1

Lets say I have apple.sh

set -e
...some commands #X...
./banana.sh
...more commands #Y..

and then banana.sh

set -e
...some commands #Z...

My expectation was that if an error was thrown somewhere in banana.sh, that this would quit banana.sh in an error state, and therefore apple.sh would also see the error and quit. I feel like I've even seen that be the behavior. But now I am seeing that this is not true, and while banana.sh quits as expected when an error occurs, apple.sh barges on from there continuing on with the "some commands #Y" stuff.

How can I make the error in banana bubble up and be caught by apple?

This is on RHEL5

  • 2
    This should have happened just exactly according to your expectation. If ./banada.sh exits with an error than apple.sh exits too. You should debug this by inserting echo $? just after the invocation of ./banada.sh in apple.sh so see if the banada is really failing. – Celada Jun 2 '15 at 16:35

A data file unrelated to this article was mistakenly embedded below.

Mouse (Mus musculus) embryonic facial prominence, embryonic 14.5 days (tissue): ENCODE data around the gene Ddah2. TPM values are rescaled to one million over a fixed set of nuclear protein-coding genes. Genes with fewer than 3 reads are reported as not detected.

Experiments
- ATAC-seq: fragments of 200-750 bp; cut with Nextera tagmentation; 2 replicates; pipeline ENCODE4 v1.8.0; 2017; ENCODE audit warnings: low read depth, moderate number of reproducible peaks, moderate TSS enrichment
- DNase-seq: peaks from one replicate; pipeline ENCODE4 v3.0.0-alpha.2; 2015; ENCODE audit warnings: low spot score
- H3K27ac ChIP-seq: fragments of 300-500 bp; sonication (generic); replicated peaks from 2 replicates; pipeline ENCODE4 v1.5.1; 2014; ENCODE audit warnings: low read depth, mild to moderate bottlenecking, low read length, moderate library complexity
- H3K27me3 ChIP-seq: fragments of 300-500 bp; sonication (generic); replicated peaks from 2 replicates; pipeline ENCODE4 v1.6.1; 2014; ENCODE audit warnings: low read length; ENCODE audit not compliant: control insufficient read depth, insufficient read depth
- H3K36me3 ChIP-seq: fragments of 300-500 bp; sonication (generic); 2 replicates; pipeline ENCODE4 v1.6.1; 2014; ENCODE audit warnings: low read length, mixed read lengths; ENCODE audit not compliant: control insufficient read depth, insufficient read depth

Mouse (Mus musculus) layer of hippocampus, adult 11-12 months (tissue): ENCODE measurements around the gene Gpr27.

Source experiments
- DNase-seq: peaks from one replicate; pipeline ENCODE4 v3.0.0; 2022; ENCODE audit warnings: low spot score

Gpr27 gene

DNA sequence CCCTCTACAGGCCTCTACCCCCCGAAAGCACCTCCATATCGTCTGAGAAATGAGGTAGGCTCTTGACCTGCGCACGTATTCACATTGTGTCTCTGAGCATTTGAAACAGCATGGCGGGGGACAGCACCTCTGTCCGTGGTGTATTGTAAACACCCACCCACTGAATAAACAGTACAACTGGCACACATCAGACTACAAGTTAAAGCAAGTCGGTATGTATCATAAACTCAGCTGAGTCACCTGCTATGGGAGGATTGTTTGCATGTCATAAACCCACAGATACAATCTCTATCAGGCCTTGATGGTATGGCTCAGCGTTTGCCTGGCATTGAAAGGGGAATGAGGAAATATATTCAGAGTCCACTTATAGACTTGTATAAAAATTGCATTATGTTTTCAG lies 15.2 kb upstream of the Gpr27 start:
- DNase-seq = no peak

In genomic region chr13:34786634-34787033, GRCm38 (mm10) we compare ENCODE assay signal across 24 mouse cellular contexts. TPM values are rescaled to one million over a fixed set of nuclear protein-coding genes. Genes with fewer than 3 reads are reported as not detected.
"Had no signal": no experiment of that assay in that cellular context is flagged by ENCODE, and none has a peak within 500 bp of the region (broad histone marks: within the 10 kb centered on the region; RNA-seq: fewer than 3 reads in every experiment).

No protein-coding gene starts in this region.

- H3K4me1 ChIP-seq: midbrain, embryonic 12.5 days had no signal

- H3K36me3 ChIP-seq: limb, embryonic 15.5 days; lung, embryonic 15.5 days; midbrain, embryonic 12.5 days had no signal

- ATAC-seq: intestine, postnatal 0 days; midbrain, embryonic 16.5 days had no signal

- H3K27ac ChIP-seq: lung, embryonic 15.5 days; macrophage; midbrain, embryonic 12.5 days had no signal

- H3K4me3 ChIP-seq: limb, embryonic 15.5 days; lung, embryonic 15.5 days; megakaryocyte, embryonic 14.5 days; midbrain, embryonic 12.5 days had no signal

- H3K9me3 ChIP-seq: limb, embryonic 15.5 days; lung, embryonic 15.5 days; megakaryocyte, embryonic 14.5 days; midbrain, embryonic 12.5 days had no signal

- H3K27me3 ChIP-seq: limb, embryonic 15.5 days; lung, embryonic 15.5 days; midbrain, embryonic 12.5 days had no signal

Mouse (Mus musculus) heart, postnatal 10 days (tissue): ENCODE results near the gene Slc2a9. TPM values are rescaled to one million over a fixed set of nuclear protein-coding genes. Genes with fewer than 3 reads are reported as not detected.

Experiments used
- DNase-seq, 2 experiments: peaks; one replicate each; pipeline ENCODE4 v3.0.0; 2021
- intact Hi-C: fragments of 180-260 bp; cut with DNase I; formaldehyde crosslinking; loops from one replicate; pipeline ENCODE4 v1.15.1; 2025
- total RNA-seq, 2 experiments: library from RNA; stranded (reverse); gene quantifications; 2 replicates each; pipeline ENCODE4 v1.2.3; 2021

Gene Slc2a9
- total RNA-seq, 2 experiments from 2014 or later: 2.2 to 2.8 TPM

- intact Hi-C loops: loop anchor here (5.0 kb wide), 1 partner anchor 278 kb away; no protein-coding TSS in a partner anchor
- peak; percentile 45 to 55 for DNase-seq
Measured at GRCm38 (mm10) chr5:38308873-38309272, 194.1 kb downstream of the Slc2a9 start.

0

This might not be your case, but did you call banana.sh in a specific context where -e is being ignored?

In the Bash reference manual you can read a detailed explanation about such a context, with the important info as follows:

If a compound command or shell function executes in a context where -e is being ignored, none of the commands executed within the compound command or function body will be affected by the -e setting, even if -e is set and a command returns a failure status. If a compound command or shell function sets -e while executing in a context where -e is ignored, that setting will not have any effect until the compound command or the command containing the function call completes.

This means if you have the following apple.sh:

set -e

func() {
        echo '...some commands #X...'
        false # Suppose ./banana.sh fails here
        echo '...some commands #Y...'
        true
}

if func; then
        echo 'func() returns success'
else
        echo 'func() returns failure'
fi

You'll get the following output:

...some commands #X...
...some commands #Y...
func() returns success

Not only bash, but other shells including dash and zsh will give the same result.

To answer your question, there's apparently no way to change the behavior at least on bash.

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